With Love Hurts, Julian Lage’s third trio album of Americana for Mack Avenue Records, the Grammy-nominated guitarist completes a trilogy. The two previous trio recordings, Modern Lore (2018) and Arclight (2016), dug deep into the pre-bop and rock-and-roll eras respectively; the subject of the new release is the unfettered musical milieu of the late 1960s and early 1970s, when free jazz was reaching toward its zenith.   

 Aesthetically, each album in the trilogy lays the groundwork for the next. This understood, the jumping-off point to Love Hurts from Modern Lore would likely be Lage’s experimental composition, “Earth Science,” the standout free improv tune on the earlier release. On the new record—Lage’s debut as producer and his first using drummer David King and bassist Jorge Roeder as the rhythm section—such a progressive effort would fit right in with his blue take on Jimmy Guifre’s “Trudgin’” and his crisp rendition of Ornette Coleman’s Donna Lee-referencing “Tomorrow Is The Question.”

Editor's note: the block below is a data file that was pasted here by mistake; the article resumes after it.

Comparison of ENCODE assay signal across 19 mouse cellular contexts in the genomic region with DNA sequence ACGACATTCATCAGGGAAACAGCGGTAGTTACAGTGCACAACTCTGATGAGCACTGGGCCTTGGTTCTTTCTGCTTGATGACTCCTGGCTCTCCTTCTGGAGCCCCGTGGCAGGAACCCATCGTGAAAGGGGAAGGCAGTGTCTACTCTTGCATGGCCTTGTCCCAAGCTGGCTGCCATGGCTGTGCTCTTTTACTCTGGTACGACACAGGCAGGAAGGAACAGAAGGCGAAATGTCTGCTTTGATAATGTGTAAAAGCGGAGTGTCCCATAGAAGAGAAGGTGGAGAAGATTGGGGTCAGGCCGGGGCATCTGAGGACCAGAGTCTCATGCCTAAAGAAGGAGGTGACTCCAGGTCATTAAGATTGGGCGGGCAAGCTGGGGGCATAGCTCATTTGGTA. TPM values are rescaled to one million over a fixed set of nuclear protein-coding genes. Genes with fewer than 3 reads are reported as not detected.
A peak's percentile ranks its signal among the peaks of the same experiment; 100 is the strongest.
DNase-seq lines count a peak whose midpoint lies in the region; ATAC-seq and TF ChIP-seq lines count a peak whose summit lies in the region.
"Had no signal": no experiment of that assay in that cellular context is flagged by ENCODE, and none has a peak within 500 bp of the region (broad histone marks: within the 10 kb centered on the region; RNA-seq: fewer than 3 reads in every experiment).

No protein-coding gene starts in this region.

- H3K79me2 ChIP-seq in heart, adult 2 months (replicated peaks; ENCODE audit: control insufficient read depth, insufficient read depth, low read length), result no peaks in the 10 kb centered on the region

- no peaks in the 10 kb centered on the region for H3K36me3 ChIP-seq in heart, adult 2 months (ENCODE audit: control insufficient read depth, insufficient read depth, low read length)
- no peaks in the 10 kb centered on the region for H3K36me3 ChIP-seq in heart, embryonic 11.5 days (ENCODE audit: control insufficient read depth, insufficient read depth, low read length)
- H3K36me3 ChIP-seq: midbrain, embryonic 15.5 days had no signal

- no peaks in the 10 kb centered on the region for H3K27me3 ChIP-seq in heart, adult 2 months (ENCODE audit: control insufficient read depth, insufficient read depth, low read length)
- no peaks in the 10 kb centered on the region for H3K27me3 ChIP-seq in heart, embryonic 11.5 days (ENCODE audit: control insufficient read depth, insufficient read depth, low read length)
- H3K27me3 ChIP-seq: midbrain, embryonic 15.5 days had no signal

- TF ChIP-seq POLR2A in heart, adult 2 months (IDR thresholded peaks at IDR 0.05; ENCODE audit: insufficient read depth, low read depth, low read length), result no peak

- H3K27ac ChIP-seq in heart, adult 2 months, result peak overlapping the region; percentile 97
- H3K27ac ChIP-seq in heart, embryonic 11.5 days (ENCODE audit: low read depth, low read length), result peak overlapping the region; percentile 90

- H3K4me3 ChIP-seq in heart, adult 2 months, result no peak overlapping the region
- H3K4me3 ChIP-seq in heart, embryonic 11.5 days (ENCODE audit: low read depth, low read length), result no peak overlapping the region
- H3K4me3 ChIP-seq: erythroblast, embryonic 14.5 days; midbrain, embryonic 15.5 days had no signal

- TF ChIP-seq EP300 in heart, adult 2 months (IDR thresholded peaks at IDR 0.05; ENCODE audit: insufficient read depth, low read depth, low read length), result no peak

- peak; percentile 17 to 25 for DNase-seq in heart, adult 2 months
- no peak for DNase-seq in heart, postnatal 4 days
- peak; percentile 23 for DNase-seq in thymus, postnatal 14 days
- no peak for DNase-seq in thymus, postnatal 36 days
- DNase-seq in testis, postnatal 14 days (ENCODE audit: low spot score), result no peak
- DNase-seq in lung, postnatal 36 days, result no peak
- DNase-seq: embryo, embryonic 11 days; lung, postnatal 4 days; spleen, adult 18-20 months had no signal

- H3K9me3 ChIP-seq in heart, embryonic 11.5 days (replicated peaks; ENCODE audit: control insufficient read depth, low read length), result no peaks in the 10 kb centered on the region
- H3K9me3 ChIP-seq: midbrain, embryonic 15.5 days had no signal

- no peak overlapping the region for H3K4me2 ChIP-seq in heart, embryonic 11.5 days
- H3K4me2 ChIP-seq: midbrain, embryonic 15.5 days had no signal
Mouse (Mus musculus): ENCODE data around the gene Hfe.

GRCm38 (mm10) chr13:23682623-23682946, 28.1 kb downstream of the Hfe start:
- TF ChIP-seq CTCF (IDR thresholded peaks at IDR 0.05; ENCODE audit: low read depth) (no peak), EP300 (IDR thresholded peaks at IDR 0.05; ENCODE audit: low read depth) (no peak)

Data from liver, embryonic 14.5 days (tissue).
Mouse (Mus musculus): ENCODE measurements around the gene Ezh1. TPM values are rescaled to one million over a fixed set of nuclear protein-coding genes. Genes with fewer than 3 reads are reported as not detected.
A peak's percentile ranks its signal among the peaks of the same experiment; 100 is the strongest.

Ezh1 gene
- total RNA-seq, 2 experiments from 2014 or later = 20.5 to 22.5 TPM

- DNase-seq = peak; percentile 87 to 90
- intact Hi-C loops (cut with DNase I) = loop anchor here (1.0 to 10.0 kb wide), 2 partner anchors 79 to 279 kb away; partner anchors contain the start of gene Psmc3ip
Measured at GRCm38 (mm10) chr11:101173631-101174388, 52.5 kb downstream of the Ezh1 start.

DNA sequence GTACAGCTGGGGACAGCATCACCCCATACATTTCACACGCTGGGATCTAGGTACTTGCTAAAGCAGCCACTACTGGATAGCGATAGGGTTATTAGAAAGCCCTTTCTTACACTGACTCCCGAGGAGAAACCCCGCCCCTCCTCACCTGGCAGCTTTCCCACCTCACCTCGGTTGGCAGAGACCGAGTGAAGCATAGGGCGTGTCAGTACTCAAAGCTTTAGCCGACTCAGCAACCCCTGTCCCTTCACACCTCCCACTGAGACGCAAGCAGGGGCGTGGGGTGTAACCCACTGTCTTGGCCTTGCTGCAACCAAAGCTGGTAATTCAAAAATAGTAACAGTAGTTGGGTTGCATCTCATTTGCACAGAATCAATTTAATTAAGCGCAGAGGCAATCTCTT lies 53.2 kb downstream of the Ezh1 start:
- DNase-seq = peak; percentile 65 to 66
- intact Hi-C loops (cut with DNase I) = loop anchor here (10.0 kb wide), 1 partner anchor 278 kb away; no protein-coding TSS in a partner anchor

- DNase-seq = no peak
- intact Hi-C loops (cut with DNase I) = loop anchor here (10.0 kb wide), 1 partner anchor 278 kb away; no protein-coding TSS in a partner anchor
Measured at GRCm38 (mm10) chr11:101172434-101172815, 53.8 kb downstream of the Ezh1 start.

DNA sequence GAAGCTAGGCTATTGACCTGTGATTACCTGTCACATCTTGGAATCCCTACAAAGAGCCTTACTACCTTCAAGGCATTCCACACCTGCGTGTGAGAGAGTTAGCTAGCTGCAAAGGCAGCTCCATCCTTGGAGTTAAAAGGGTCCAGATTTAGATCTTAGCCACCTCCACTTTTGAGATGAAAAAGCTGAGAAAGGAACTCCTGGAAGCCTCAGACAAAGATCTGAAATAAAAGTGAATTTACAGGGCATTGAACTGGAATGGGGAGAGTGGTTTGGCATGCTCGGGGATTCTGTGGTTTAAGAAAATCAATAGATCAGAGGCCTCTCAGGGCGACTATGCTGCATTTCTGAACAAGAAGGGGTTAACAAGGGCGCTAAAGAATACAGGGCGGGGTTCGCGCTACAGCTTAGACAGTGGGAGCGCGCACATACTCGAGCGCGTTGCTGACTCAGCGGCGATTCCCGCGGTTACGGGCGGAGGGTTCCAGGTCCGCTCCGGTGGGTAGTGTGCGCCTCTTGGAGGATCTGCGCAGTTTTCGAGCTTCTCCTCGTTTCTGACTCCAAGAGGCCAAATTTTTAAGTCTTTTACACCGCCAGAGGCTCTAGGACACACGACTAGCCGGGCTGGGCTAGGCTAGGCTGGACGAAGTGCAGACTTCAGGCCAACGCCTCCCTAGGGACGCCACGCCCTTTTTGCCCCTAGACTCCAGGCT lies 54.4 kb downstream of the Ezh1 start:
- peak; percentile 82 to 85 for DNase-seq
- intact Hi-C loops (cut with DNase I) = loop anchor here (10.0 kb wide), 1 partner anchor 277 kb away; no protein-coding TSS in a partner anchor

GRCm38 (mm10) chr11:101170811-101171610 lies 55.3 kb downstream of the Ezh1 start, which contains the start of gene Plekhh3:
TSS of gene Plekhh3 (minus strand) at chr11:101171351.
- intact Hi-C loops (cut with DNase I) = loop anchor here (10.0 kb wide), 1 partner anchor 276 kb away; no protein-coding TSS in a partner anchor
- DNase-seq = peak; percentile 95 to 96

Lage’s source material here ranges far beyond the avant garde, however. The album’s track listing includes covers of “In Heaven” by Peter Ivers and David Lynch, from the oddball movie Eraserhead; the Roy Orbison’s country rock classic, “Cryin’”; and two of Keith Jarrett’s early compositions (“The Windup” and “Encore (A)”). On the surface, these several tunes have nothing to say to each other. But Lage’s incisive musicality and clean fretwork go a long way to bridging such aesthetic divides. And he makes it fun, besides, so where’s the rub?

 Lage’s two originals (“In Circles” and “Lullaby”) are the most inclusive selections on the recording, borrowing as they do from near everything else—Coleman’s out improvisations, Orbison’s country-western sensibility, Jarrett’s unabashed inquisitiveness. In this way, Lage signals his own compositional intent: to build musical bridges firmly rooted in place but standing outside of time and genre.

(Reprinted from the April edition of Downbeat magazine.)